As Czechs and Slovaks celebrate 30 years of democracy following post-war communist rule, we look back at a small home that managed to defy the former regime’s housing straightjacket, becoming a labour of love and making the Czechs a nation of amateur handymen.
‘I have just finished looking, with great enthusiasm, at your project for a small family home. It is sensational and seems perfect to me. Visually modern, simply beautiful. I so adore its detailed embellishments. Please, would you be so kind as to send me a brochure … ’
Throughout the 1960s and 70s, Czech draughtsman and builder Josef Vaněk received many such breathless letters about Family House Type ‘V’, now affectionately known as Šumperák. Since then, the modest, free-standing blocky dwelling – with integrated carport, living spaces on the first floor, a narrow balcony to the street and a gentle, backward-sloping roof – has become an endearing and unlikely symbol of individual aspiration and graft in a supposedly classless society. First designed for a hospital director in the northern Moravian town of Šumperk (thus its name), the house was something of an architectural sensation in post-war Czechoslovakia: more than 5,000 came to be constructed in the republic’s towns and villages, and almost all of them were self-built by their occupants.
But it wasn’t the country’s interwar modernist period – during which homegrown architects built factory towns and exhibition halls that wowed Le Corbusier, while Adolf Loos and Mies van der Rohe designed homes for the moneyed classes – that provided the inspiration for the Šumperák. The post-war Communist regime did away with the earlier cosmopolitan modernism and quickly re-oriented the country’s artistic production towards socialist realism, a historicist style of architecture and city planning apparently better suited for a workers’ paradise. Stalin’s death in 1953 and his subsequent denunciation by Khrushchev in 1956 resulted in more than just a welcome thaw in international relations – it also meant that the modernist project in the Eastern Bloc was back on track.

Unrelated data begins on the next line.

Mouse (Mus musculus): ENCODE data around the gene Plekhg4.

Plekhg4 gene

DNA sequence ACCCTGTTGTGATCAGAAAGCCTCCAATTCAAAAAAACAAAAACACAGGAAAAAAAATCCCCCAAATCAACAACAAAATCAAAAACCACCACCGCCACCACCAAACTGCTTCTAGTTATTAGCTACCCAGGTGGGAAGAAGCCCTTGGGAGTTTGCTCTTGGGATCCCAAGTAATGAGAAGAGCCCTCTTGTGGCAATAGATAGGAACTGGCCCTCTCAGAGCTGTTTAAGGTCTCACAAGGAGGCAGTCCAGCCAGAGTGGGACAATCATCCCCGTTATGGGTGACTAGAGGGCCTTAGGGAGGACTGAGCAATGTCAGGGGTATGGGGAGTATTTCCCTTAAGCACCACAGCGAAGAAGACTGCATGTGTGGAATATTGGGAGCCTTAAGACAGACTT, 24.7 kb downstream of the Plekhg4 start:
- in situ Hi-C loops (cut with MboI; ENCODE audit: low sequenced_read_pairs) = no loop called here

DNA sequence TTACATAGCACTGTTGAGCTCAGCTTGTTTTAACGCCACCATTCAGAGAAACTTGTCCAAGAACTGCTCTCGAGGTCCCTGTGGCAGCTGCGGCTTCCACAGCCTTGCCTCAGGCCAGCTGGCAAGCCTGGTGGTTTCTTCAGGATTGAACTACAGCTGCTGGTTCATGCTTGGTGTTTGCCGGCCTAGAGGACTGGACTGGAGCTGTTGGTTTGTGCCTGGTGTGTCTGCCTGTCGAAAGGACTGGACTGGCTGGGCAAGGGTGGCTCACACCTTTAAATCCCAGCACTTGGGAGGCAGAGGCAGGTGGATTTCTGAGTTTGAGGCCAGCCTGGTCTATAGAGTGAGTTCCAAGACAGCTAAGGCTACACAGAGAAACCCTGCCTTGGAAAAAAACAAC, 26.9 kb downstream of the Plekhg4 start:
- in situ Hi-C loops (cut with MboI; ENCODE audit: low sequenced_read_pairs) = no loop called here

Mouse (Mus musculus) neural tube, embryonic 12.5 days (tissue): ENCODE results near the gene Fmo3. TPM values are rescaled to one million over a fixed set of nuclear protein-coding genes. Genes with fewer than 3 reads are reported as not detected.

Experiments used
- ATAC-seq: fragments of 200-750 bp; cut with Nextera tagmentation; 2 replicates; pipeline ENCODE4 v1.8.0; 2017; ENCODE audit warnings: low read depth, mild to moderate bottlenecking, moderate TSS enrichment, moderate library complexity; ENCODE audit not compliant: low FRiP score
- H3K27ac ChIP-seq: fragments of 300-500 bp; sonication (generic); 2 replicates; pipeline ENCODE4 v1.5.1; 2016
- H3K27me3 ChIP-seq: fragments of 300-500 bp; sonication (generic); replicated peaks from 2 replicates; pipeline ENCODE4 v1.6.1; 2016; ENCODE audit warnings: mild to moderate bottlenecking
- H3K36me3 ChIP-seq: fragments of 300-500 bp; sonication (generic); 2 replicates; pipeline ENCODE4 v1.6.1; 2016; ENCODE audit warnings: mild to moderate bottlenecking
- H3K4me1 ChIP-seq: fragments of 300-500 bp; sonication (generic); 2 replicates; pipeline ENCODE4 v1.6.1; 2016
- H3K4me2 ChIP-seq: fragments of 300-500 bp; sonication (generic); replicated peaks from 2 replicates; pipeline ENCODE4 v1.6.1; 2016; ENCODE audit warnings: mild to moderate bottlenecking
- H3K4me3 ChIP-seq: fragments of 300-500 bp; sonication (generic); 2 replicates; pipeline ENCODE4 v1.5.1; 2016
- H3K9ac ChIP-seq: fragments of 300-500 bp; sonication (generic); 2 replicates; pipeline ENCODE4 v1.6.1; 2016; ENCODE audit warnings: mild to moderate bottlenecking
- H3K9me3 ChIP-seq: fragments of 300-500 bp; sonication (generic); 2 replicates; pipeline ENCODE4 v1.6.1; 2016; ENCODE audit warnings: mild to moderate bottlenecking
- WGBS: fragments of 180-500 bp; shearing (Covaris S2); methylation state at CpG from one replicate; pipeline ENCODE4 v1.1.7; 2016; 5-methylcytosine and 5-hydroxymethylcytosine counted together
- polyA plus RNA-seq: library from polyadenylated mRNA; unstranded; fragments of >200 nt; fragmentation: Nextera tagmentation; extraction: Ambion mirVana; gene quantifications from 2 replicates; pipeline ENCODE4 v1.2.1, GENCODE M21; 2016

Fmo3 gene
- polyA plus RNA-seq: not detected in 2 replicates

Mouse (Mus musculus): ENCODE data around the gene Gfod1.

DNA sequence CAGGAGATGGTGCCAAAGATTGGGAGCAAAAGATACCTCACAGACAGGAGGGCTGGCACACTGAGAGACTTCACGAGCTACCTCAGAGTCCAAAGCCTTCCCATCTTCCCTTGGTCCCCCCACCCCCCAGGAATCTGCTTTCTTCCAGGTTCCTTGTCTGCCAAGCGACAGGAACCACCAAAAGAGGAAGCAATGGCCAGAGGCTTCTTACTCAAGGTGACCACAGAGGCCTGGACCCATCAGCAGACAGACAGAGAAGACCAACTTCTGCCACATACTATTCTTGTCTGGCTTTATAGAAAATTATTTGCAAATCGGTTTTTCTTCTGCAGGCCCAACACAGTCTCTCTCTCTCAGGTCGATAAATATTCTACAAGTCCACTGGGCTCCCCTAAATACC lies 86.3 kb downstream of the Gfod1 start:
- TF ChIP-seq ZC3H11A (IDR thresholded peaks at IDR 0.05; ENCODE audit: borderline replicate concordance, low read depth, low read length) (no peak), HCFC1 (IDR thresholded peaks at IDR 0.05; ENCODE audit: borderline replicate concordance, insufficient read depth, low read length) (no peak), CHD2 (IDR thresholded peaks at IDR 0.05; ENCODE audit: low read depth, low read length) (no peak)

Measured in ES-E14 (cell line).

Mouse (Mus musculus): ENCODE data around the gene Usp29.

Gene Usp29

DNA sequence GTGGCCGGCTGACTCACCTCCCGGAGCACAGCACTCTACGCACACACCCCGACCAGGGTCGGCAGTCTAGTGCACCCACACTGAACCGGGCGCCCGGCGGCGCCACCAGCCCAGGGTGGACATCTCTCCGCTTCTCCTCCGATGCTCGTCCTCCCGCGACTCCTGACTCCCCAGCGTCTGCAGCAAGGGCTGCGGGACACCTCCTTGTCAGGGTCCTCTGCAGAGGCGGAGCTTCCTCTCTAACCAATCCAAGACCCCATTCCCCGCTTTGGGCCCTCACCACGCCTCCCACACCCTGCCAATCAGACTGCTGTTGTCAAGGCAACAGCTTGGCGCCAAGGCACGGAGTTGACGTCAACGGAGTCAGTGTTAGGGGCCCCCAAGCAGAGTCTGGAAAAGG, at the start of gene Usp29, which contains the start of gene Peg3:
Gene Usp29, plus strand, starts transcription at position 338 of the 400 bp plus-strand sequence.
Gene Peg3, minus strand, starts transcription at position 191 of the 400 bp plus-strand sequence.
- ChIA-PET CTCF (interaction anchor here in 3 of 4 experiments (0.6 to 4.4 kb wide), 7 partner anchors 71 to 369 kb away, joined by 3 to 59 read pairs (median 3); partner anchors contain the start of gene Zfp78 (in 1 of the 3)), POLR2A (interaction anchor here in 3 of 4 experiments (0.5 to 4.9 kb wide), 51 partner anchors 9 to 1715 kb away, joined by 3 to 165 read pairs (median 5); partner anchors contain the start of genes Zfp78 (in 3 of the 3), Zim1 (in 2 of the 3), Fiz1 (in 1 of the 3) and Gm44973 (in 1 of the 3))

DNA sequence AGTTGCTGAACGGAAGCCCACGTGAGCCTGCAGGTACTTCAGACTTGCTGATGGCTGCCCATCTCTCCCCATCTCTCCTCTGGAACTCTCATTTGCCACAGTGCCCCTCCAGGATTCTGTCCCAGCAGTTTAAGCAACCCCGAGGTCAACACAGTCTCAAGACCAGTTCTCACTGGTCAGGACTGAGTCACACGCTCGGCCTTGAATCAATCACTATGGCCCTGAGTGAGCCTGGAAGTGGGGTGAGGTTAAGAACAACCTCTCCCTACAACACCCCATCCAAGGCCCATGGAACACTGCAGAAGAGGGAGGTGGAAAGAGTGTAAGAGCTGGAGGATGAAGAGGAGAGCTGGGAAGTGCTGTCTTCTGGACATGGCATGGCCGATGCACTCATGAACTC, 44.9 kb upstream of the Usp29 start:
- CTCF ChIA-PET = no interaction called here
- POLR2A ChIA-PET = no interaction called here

So radical was the turnaround that the modernist Czechoslovakian pavilion won the Grand Prix at Expo 58 in Brussels, a feat extensively celebrated by the domestic press. Its space-age, midcentury-modern aesthetic, known as the ‘Brussels style’, became the object of much popular desire. Although the planned economy met some of the growing demand for domestic goods, the nation’s building industry had little time to deal with people’s wish for individual housing. Those with aspirations, but no party connections, were left to their own devices. The modest, modish Šumperák designed by Vaněk filled this void.
The initial enthusiasm for the little house spread by word of mouth in the mostly tight-knit communities – when one person started building, their neighbours often wanted the same thing. Initially, Vaněk sold the blueprints, along with complete project documentation, for 842 crowns (CSK), at a time when the average monthly salary was CSK 1,997, and the cost of building a Type V was around CSK 120,000. Vaněk was eventually forced to transfer the copyright to the state’s architectural conglomerate Stavoprojekt in 1971, as individual enterprise was not permitted, but this did little to quell the would-be homeowner’s demand. The last documented Šumperák was built in 1986, by which time Stavoprojekt was offering a much wider range of blueprints for better-planned and larger houses.
Despite its popular success, critics never embraced the humble home: it was not true architecture, they said, but rather a modern vernacular. To be fair, its faults are numerous: the balcony is too narrow to be used in any meaningful way, the rooms are small and poky. The living room has no direct access to the garden and the now-elderly inhabitants, many of whom built the houses in the first place, are beginning to regret not having a step-free living space. And the original structures weren’t always well integrated with their surroundings: older villagers often complained about their incongruous modern neighbours.
But the impact on the national psyche was far-reaching. People had to make do with materials and resources they could get their hands on, and often spent evenings, weekends and holidays building their dream home. ‘The Czechs became a nation of amateur handymen, who could make almost anything themselves,’ says Tomáš Pospěch, art historian and author of a 2016 book dedicated to the Šumperák, ‘sometimes with predictable results.’ He also points out that, to this day, Czechs who aspire to owning their own freestanding house feel most comfortable choosing a catalogue project, which they then later tailor to their tastes and means. Nowadays, however, popular tastes run more towards pitched roofs and square windows. Šumperák is a reminder of a time when modernity was not just something the masses wanted to buy, but to make in their own image.